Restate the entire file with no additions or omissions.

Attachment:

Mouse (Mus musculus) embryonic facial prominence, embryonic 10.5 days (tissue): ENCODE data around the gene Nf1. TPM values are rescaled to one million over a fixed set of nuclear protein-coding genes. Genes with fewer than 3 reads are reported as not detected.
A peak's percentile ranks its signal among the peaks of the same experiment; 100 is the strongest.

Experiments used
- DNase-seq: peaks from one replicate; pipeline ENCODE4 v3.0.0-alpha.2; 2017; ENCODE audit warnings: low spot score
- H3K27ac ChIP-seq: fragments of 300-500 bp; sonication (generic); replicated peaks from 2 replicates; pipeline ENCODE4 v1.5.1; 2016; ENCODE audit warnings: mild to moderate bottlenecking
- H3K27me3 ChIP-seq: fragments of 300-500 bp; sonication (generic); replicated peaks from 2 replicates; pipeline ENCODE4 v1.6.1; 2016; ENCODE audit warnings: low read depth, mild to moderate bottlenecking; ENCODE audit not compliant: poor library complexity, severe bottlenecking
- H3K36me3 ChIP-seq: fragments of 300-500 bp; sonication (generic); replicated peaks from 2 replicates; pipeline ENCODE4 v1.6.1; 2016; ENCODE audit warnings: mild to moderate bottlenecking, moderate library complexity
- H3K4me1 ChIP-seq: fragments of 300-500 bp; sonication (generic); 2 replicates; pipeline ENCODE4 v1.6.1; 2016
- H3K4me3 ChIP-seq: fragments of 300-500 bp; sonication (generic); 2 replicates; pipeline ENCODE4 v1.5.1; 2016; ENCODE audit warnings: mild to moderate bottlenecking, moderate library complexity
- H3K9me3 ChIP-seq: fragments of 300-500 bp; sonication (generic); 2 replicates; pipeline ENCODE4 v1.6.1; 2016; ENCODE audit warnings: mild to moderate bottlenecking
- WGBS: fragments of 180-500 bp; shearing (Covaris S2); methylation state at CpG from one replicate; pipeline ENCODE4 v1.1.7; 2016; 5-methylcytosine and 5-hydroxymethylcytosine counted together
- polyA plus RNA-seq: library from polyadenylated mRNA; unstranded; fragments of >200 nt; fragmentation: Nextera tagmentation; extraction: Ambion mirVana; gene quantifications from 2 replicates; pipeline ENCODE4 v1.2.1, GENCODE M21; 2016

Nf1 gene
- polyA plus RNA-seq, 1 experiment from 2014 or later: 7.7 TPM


Mouse (Mus musculus) embryonic facial prominence, embryonic 10.5 days (tissue): ENCODE data around the gene Nf1. TPM values are rescaled to one million over a fixed set of nuclear protein-coding genes. Genes with fewer than 3 reads are reported as not detected.
A peak's percentile ranks its signal among the peaks of the same experiment; 100 is the strongest.

Experiments used
- DNase-seq: peaks from one replicate; pipeline ENCODE4 v3.0.0-alpha.2; 2017; ENCODE audit warnings: low spot score
- H3K27ac ChIP-seq: fragments of 300-500 bp; sonication (generic); replicated peaks from 2 replicates; pipeline ENCODE4 v1.5.1; 2016; ENCODE audit warnings: mild to moderate bottlenecking
- H3K27me3 ChIP-seq: fragments of 300-500 bp; sonication (generic); replicated peaks from 2 replicates; pipeline ENCODE4 v1.6.1; 2016; ENCODE audit warnings: low read depth, mild to moderate bottlenecking; ENCODE audit not compliant: poor library complexity, severe bottlenecking
- H3K36me3 ChIP-seq: fragments of 300-500 bp; sonication (generic); replicated peaks from 2 replicates; pipeline ENCODE4 v1.6.1; 2016; ENCODE audit warnings: mild to moderate bottlenecking, moderate library complexity
- H3K4me1 ChIP-seq: fragments of 300-500 bp; sonication (generic); 2 replicates; pipeline ENCODE4 v1.6.1; 2016
- H3K4me3 ChIP-seq: fragments of 300-500 bp; sonication (generic); 2 replicates; pipeline ENCODE4 v1.5.1; 2016; ENCODE audit warnings: mild to moderate bottlenecking, moderate library complexity
- H3K9me3 ChIP-seq: fragments of 300-500 bp; sonication (generic); 2 replicates; pipeline ENCODE4 v1.6.1; 2016; ENCODE audit warnings: mild to moderate bottlenecking
- WGBS: fragments of 180-500 bp; shearing (Covaris S2); methylation state at CpG from one replicate; pipeline ENCODE4 v1.1.7; 2016; 5-methylcytosine and 5-hydroxymethylcytosine counted together
- polyA plus RNA-seq: library from polyadenylated mRNA; unstranded; fragments of >200 nt; fragmentation: Nextera tagmentation; extraction: Ambion mirVana; gene quantifications from 2 replicates; pipeline ENCODE4 v1.2.1, GENCODE M21; 2016

Nf1 gene
- polyA plus RNA-seq, 1 experiment from 2014 or later: 7.7 TPM